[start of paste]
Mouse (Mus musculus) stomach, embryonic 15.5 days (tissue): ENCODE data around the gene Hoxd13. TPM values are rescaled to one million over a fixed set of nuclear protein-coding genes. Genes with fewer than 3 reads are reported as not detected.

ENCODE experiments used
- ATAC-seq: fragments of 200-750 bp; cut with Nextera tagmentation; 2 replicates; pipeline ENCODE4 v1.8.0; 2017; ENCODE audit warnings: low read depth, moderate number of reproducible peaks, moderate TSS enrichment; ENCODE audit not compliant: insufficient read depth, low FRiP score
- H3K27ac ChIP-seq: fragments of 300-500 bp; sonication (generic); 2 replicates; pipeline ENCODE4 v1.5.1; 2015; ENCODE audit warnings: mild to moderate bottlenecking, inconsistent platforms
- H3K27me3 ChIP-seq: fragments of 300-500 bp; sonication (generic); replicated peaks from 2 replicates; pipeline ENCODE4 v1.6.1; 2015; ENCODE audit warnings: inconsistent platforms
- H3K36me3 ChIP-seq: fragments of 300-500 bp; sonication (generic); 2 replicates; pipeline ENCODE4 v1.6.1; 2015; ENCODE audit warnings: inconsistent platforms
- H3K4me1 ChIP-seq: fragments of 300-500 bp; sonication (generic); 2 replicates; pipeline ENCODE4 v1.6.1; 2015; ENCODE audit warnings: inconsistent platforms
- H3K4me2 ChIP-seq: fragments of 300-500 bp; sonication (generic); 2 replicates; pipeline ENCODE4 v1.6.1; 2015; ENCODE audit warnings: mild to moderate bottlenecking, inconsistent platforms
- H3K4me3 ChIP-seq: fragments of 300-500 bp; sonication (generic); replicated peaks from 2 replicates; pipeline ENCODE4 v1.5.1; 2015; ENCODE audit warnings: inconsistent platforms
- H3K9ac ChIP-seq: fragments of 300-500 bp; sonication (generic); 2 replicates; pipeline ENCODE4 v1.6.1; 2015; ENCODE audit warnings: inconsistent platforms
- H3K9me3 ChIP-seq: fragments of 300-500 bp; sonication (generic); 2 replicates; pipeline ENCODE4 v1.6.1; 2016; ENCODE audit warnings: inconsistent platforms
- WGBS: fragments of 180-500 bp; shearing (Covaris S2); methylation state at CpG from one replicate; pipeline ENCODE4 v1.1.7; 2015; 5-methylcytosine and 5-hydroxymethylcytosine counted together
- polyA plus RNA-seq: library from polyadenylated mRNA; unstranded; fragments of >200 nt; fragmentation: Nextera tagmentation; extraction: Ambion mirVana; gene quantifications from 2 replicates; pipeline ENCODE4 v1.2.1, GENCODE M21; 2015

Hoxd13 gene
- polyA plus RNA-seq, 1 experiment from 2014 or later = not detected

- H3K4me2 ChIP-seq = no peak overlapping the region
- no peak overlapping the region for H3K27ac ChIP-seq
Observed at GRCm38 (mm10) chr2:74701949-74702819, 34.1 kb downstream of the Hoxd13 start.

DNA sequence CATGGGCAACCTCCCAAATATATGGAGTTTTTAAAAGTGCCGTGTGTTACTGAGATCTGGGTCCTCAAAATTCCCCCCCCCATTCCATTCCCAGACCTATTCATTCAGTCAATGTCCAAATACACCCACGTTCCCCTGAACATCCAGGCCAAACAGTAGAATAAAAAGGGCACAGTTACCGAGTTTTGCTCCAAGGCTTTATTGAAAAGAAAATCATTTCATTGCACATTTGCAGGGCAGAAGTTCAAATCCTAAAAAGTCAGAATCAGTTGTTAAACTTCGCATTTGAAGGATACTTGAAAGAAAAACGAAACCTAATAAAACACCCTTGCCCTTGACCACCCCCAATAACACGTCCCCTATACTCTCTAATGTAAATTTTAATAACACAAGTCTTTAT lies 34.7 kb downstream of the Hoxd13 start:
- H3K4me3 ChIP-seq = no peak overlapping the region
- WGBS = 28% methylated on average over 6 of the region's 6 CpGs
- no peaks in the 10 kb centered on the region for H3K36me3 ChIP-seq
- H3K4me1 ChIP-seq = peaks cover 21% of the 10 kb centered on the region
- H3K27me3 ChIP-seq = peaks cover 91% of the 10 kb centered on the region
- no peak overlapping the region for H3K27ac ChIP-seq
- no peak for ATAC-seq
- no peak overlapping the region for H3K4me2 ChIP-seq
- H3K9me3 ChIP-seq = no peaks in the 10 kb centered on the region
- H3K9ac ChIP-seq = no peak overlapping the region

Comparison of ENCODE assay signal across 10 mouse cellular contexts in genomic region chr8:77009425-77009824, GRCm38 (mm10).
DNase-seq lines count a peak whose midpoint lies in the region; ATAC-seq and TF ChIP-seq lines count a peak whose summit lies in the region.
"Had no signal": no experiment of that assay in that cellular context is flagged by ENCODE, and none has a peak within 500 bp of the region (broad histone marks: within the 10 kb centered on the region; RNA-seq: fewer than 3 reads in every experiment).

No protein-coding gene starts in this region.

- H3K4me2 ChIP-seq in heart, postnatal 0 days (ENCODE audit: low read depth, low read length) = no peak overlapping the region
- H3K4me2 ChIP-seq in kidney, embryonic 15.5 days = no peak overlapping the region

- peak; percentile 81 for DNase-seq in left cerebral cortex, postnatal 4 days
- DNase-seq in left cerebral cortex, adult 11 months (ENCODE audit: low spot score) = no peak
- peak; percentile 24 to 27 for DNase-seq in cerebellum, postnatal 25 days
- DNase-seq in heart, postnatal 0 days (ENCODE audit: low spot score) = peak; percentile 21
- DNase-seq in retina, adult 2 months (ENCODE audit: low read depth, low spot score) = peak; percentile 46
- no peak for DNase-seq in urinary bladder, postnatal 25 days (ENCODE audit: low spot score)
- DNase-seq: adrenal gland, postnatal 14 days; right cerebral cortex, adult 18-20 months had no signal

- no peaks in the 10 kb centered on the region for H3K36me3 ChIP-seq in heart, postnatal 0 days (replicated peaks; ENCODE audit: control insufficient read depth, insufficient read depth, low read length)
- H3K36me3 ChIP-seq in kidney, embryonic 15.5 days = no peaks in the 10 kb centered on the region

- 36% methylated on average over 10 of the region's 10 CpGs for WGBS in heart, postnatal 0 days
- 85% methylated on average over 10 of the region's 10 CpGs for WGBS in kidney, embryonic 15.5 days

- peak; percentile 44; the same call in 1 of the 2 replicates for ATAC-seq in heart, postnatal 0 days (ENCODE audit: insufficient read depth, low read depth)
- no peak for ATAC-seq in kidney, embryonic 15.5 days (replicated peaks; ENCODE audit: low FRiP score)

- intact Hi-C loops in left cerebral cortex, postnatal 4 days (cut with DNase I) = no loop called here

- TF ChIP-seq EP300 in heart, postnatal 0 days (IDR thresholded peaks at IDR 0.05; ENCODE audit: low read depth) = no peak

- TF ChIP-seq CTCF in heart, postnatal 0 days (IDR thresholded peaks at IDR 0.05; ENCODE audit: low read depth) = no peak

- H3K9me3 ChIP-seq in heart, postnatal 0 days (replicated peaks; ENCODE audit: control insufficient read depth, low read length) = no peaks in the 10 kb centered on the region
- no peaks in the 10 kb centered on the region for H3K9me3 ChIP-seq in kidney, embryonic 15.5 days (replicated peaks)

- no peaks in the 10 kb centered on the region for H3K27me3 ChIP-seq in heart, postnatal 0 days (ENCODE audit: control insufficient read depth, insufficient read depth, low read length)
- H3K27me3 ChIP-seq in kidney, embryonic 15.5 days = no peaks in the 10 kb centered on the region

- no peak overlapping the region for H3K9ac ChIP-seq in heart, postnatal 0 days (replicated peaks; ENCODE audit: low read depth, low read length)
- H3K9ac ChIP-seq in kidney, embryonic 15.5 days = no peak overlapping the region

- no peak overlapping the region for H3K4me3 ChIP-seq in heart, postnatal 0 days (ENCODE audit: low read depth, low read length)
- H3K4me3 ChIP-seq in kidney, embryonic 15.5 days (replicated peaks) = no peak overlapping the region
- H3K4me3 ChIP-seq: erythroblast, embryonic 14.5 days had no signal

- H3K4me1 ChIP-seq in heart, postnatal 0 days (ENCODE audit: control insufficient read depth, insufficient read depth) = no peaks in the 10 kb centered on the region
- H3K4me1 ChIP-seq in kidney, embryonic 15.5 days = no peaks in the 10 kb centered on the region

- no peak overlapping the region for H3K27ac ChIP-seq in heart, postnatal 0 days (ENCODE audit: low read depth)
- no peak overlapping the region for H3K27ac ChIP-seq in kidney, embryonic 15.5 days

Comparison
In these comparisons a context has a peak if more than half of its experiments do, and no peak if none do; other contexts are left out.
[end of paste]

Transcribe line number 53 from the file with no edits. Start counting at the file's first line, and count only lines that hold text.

- no peaks in the 10 kb centered on the region for H3K9me3 ChIP-seq in kidney, embryonic 15.5 days (replicated peaks)